Protests in Iran triggered by petrol price hikes last week have subsided, an Iranian judiciary spokesman said on Tuesday, despite videos circulated on social media showing protests continuing in several cities across the country and a heavy presence of security forces in streets.
“Calm has been restored in the country,” Iran’s judiciary spokesman Gholamhossein Esmaili told a news conference.
Several people, including members of the security forces and police, have been killed in the protests that began on Friday after fuel price rises of at least 50 percent were announced, and around 1,000 “rioters” arrested, authorities said.
Three members of the security forces were stabbed to death near Tehran, ISNA news agency reported late on Monday.
Hundreds of young and working-class Iranians expressed their anger at squeezed living standards, state corruption and a deepening gap between rich and poor. Social media footage showed protesters burning pictures of top officials and calling on clerical rulers to step down, as well as violent clashes between security forces and protesters.
State TV said funerals will be held for security guards killed in the protests, adding that “thousands of Iranians have staged rallies in several cities to condemn the unrest.”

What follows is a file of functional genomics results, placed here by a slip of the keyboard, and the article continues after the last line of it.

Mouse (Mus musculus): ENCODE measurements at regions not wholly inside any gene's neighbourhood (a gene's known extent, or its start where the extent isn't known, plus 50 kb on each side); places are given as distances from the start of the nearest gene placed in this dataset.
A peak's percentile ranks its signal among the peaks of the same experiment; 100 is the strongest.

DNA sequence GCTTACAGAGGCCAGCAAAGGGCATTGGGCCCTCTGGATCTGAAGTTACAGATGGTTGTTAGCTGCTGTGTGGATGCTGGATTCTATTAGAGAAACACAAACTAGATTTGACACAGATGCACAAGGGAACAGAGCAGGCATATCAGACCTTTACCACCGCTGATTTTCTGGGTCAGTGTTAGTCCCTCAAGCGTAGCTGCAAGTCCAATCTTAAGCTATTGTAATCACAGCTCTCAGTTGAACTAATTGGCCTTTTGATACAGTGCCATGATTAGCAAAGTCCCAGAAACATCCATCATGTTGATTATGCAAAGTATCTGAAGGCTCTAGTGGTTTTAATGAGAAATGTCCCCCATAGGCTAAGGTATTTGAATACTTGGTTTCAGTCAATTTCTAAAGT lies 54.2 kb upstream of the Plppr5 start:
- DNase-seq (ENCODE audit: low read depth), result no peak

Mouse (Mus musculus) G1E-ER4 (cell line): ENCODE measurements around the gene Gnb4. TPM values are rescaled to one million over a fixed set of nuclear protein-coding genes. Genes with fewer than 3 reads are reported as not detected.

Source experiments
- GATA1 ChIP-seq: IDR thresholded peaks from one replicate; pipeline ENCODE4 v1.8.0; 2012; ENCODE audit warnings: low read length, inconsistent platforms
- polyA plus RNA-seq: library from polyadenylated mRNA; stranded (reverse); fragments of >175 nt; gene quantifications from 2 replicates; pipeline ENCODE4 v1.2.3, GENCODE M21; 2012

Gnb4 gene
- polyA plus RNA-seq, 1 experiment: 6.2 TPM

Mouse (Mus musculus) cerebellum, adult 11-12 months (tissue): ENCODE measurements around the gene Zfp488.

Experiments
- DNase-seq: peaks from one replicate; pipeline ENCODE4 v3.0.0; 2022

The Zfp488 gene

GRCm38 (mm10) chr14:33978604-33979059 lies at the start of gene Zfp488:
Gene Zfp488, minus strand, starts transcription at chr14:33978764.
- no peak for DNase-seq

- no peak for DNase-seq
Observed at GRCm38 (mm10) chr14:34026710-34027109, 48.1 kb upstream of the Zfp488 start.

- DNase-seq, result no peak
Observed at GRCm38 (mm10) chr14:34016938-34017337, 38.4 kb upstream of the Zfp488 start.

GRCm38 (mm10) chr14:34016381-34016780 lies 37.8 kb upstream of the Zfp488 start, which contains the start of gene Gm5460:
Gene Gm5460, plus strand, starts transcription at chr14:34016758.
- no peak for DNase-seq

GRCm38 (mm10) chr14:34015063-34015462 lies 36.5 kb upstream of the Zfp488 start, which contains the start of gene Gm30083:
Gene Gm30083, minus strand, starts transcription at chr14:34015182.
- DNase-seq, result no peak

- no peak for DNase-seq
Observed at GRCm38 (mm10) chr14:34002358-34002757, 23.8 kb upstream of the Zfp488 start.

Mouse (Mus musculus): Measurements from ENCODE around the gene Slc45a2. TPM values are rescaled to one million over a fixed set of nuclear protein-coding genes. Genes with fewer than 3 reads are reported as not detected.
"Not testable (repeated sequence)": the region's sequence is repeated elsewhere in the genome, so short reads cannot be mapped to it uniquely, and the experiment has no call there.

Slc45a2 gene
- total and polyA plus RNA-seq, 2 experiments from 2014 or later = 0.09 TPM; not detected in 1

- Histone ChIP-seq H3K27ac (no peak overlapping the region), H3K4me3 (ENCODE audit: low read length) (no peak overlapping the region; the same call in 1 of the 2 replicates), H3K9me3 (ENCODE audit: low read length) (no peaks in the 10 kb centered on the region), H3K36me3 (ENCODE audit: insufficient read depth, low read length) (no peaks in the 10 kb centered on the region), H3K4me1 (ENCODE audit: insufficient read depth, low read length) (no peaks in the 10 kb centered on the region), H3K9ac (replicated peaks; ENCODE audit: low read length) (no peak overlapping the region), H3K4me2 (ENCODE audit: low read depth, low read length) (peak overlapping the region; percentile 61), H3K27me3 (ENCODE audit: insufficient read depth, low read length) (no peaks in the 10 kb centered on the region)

A curb on Internet access imposed at the weekend was still in place, suggesting the clerical rulers are uneasy about possible further protests.
Iran’s Supreme Leader Ayatollah Ali Khamenei on Sunday blamed the turmoil on Iran’s foreign foes, including the US, and denounced protesters as “thugs”.
On Monday, the powerful Revolutionary Guards warned of “decisive” action if the protests continues, state media reported. The Guards and their affiliated Basij militia quelled unrest in late 2017 in which at least 22 people were killed.
The US, which quit an international nuclear deal with Iran last year and re-imposed sanctions, has condemned Tehran for using “lethal force” and curbing the internet.
Frustration has grown over a sharp currency devaluation and spikes in prices of bread, rice and other staples since Washington began to apply “maximum pressure” on Iran to make nuclear and security concessions.
The government said the price rises were intended to raise around $2.55 billion a year for extra subsidies to 18 million families struggling on low incomes.
State news agency IRNA said handouts to the poor, the most consistent supporters of the clerical establishment, had started on Tuesday.
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